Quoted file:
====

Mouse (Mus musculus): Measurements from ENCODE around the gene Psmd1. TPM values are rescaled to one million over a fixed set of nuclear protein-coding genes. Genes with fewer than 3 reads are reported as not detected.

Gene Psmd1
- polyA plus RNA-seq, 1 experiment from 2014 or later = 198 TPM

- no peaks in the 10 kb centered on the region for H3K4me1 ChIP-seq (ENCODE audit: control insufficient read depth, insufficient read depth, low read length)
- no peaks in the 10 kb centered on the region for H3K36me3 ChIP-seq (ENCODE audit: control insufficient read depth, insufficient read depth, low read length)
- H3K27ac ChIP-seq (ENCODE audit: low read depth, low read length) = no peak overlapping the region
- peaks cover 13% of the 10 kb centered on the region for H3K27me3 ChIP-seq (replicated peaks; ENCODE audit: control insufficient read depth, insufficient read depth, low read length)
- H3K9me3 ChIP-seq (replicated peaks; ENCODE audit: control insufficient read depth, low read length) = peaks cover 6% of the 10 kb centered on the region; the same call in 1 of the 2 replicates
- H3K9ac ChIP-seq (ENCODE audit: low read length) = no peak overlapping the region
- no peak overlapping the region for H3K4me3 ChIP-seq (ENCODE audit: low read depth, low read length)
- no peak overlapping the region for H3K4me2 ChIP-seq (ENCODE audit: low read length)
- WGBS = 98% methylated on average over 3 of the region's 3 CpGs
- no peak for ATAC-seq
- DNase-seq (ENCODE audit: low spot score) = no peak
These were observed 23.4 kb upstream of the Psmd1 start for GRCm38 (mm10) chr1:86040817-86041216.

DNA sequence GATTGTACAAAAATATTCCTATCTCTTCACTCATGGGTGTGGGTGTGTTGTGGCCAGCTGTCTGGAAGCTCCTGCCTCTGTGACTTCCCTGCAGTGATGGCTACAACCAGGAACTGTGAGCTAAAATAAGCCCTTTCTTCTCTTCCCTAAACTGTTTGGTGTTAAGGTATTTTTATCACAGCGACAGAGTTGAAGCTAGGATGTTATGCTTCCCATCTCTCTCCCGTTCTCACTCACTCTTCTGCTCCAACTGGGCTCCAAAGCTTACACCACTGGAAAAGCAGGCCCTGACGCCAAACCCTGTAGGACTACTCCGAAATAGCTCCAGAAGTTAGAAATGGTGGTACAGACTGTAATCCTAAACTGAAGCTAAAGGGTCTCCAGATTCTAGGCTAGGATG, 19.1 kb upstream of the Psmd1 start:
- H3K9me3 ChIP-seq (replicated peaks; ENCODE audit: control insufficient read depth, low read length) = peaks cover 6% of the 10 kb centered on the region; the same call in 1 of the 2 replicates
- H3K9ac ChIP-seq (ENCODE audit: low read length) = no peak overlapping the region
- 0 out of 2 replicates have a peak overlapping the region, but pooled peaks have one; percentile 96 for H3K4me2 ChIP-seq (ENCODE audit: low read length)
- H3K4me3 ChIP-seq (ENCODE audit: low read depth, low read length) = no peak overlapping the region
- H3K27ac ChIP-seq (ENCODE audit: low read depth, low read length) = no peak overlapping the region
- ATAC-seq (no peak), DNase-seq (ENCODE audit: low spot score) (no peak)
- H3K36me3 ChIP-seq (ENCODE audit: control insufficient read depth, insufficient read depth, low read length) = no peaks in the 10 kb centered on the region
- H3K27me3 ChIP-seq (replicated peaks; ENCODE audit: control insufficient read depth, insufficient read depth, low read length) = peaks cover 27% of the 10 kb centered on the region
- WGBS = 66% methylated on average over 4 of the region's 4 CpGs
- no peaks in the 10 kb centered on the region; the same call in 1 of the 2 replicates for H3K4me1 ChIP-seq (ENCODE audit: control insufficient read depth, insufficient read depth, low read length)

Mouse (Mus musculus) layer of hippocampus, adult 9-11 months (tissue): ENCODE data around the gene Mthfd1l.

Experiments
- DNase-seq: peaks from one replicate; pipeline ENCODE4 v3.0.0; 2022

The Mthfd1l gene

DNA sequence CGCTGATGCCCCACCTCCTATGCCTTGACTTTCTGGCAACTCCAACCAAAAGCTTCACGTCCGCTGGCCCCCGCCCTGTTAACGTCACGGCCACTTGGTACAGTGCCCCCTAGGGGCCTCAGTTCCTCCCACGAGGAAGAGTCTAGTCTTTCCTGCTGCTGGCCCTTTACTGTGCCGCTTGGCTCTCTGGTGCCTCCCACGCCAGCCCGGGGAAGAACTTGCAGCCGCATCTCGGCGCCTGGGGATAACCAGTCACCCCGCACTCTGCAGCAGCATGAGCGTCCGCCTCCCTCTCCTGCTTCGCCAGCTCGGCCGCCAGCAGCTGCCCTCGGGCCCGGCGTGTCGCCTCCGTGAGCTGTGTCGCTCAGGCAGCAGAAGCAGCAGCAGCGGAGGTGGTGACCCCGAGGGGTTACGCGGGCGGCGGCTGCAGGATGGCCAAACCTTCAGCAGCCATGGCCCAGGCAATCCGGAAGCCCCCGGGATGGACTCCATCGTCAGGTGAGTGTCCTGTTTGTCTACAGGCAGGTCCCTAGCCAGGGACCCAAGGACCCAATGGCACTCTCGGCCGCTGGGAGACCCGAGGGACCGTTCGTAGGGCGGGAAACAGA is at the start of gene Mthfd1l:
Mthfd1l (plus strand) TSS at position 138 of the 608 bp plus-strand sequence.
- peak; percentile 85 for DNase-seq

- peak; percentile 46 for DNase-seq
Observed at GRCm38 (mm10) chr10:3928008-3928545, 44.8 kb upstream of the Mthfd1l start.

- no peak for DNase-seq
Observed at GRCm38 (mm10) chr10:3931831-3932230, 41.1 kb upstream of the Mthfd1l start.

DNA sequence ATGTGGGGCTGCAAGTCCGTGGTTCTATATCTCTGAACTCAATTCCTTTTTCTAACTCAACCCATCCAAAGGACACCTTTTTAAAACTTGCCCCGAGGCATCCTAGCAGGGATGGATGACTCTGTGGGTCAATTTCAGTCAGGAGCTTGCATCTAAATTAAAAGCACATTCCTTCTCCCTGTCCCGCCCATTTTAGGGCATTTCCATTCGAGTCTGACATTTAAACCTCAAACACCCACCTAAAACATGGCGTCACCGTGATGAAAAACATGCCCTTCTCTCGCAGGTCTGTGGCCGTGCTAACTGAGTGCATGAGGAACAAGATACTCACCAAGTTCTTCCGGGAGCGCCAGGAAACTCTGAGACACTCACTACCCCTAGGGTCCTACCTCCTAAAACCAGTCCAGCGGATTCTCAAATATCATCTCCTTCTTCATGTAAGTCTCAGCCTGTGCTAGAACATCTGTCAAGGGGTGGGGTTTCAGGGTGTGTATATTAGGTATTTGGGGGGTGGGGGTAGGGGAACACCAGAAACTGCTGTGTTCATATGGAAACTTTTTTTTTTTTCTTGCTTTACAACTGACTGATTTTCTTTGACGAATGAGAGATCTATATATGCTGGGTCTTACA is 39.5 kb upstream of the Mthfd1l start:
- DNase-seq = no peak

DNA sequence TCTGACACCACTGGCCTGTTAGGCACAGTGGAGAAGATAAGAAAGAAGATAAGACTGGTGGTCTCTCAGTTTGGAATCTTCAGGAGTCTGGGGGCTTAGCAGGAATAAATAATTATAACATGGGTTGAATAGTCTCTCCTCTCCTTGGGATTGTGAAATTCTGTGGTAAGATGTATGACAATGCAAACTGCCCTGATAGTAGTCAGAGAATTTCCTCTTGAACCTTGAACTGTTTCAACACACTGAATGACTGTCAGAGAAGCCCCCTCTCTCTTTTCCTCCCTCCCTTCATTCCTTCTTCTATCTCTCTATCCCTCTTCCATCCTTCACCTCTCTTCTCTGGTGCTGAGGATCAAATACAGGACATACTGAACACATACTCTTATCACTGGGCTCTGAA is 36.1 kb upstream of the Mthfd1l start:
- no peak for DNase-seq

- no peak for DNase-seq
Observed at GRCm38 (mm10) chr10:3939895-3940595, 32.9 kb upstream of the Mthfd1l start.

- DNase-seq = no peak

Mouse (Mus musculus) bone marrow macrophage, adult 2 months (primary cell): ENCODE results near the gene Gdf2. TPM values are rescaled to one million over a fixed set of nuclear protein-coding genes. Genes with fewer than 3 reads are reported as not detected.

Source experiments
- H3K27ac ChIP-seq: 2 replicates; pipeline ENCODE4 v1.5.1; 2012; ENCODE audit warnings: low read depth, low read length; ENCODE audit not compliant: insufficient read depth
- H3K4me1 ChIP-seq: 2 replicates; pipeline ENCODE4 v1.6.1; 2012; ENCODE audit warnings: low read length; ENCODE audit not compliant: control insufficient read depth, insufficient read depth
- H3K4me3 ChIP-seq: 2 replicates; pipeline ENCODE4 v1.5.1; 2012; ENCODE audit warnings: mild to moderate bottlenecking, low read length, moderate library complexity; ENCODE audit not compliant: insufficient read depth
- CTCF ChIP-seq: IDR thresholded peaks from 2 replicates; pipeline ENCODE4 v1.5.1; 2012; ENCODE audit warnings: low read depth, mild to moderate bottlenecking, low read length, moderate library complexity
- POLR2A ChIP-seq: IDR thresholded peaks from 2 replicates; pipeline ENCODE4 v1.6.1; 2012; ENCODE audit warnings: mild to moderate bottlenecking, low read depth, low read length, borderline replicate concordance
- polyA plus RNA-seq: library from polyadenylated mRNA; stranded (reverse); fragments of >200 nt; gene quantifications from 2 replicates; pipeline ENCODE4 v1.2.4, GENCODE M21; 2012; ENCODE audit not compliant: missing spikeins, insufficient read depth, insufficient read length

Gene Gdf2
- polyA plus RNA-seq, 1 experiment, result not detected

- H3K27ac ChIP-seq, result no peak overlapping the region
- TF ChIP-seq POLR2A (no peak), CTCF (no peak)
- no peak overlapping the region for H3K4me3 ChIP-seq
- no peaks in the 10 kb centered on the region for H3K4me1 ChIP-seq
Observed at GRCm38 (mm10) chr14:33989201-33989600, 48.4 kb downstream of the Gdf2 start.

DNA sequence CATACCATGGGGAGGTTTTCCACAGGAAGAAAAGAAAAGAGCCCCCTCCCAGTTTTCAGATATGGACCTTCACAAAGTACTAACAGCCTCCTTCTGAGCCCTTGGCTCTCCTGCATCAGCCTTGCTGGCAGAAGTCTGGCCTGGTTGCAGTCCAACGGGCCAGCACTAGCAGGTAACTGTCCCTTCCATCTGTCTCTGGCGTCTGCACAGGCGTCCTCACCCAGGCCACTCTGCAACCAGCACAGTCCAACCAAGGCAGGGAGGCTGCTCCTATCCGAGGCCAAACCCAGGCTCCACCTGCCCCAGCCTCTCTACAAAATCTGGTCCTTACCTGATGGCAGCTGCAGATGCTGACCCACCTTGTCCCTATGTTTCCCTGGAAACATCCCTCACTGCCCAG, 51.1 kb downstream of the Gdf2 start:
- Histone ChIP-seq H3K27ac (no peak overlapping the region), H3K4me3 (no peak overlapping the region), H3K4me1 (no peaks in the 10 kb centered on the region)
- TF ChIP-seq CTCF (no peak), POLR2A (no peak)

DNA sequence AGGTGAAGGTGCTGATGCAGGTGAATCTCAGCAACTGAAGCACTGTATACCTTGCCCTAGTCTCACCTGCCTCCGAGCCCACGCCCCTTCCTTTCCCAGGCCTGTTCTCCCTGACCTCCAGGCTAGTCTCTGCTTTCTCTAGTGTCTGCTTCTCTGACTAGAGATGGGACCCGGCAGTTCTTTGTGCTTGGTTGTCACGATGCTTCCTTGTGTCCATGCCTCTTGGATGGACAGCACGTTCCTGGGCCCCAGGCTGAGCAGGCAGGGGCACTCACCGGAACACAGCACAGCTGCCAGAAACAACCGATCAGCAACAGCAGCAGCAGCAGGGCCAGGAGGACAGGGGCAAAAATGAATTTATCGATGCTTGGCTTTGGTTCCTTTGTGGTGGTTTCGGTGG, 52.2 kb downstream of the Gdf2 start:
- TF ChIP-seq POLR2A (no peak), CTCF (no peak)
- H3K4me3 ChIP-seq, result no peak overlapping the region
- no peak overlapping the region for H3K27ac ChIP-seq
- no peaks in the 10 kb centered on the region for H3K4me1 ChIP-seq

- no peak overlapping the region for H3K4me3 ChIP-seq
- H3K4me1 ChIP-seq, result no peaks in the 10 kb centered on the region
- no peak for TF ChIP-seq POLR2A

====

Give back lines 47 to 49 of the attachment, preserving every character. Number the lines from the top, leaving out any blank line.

- H3K27ac ChIP-seq: 2 replicates; pipeline ENCODE4 v1.5.1; 2012; ENCODE audit warnings: low read depth, low read length; ENCODE audit not compliant: insufficient read depth
- H3K4me1 ChIP-seq: 2 replicates; pipeline ENCODE4 v1.6.1; 2012; ENCODE audit warnings: low read length; ENCODE audit not compliant: control insufficient read depth, insufficient read depth
- H3K4me3 ChIP-seq: 2 replicates; pipeline ENCODE4 v1.5.1; 2012; ENCODE audit warnings: mild to moderate bottlenecking, low read length, moderate library complexity; ENCODE audit not compliant: insufficient read depth